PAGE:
Sonoma County Youth Ecology Corps video

Sonoma County Youth Ecology Corps video


Nearly 300 teenagers are working this
summer in Sonoma County. ABC 7’s money scope reporter David Louie explains how
they got on the payroll, and how the public will benefit. Most of these young
people weren’t expecting to find summer jobs but here they are, working outdoors
and getting paid eight dollars an hour. Federal stimulus money at work.
Sixteen-year-old Eva Cabrera is part of a team clearing Santa Rosa Creek. The Youth
Ecology Corps has created summer jobs when there aren’t any, while teaching
young people about the environment. I go home and I brag to my parents and to my
friends that I’m actually outside working, having fun, and at the same time
helping the community. Sonoma County California: a place of beautiful creeks
and streams, a land of redwood forests and beaches, and home to numerous state
and regional parks. Many environmental nonprofits and government agencies work
to protect, maintain, and restore the county’s natural resources. Unfortunately,
the economic downturn impacts the amount of work these organizations can
accomplish. The recession impacts people as well. As the county’s unemployment
rate reaches new heights, unemployment for youth and young adults soars higher
still. This age group has experienced the worst of the recession. Underfunded
county agencies and youth organizations try to meet the needs of the unemployed,
but budget realities are making it harder and harder. In the spring of 2009
a unique partnership, one to address these many challenges, led to the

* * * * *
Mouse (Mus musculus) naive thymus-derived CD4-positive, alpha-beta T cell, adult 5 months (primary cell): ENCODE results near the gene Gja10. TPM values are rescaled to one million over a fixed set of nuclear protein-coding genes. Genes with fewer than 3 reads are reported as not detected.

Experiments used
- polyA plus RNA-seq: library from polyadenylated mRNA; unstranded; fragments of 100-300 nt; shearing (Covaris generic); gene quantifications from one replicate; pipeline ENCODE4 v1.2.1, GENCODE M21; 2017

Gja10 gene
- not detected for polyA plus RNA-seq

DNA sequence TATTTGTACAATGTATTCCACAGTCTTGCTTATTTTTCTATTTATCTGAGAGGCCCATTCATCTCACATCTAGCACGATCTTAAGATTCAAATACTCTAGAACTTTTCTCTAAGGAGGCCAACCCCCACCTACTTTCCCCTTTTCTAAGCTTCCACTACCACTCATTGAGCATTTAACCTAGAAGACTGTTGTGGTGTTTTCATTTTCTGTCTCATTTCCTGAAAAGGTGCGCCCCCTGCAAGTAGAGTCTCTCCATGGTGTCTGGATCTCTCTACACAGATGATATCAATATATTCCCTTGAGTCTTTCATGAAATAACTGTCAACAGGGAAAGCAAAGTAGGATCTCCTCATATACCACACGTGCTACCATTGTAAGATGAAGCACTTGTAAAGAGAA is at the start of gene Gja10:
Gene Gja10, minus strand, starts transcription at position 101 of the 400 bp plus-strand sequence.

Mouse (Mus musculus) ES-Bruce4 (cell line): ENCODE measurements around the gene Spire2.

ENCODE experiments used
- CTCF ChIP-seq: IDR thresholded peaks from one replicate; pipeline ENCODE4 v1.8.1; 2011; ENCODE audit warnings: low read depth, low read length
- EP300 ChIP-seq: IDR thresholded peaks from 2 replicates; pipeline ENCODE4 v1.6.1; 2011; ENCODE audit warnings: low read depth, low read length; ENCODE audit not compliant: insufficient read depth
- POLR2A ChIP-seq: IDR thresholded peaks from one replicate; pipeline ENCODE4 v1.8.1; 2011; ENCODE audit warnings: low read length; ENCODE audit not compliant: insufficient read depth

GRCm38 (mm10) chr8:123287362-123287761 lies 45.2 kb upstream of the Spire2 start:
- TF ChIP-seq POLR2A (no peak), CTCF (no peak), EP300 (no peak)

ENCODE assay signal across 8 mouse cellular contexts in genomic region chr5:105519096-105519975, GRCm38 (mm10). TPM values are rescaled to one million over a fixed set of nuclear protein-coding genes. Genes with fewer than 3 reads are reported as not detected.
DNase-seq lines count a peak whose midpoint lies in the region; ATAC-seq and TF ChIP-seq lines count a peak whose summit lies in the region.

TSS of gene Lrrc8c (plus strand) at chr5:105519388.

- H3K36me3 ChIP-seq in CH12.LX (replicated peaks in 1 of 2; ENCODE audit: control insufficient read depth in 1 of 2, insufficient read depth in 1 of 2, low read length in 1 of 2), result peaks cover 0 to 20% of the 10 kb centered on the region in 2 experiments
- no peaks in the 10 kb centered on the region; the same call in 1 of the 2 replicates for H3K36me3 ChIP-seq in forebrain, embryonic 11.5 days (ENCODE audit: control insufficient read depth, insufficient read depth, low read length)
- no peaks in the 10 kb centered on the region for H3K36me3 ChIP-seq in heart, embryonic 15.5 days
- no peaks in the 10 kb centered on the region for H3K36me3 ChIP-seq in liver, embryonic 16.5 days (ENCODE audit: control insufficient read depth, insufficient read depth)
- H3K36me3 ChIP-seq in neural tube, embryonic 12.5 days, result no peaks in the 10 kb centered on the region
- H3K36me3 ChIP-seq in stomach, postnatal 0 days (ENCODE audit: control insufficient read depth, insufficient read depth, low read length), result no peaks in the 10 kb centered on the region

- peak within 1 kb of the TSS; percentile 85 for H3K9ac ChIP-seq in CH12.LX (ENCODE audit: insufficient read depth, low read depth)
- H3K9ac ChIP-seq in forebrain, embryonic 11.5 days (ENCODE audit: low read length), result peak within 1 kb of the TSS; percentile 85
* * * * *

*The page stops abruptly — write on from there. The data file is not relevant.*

formation of the Sonoma County Summer Youth Ecology Corps. Youth and young
adults are connected to summer employment opportunities. Quality jobs
that benefit our environment, our communities, the economy, and of course
young people. This is our first time doing this and we really enjoy it. These
opportunities are more than just a summer job. It’s a lot of fun, it’s a lot of good
work, yeah. The youth and young adults build work readiness skills, explore potential careers, learn about the environment, give back to the community, and spend their hard-earned dollars locally. The
Summer Youth Ecology Corps really started with the understanding that there are
several competing needs that we needed to address as a water agency. In our area
our significant fish species are either listed by EPA is threatened or endangered.
One of the priorities for the county is to try to do restoration of habitat, so
having 300 young people out there working, doing stream restoration, stream
improvements, made I think a tremendous impact. There are always good things to
spend your money on, whether it’s youth or health programs or working with
families or environmental restoration but, specifically for what output we got
for this program, I really believe that the money was very well spent. With the
signing of the American Recovery and Reinvestment Act, better known as
President Obama’s Economic Stimulus Package, the County Workforce Investment
Board planned for a summer jobs program We were getting information about these
economic stimulus dollars so we got together to be able to leverage these
connections in these different funding sources and programs all together into
one magnificent little program. The Workforce Investment Board and Human
Services Department teamed up with the Water Agency, County Office of Education,
New Ways to Work, and the District Attorney’s Office; the Ecology Corps was
building momentum. The Sonoma County Water Agency, a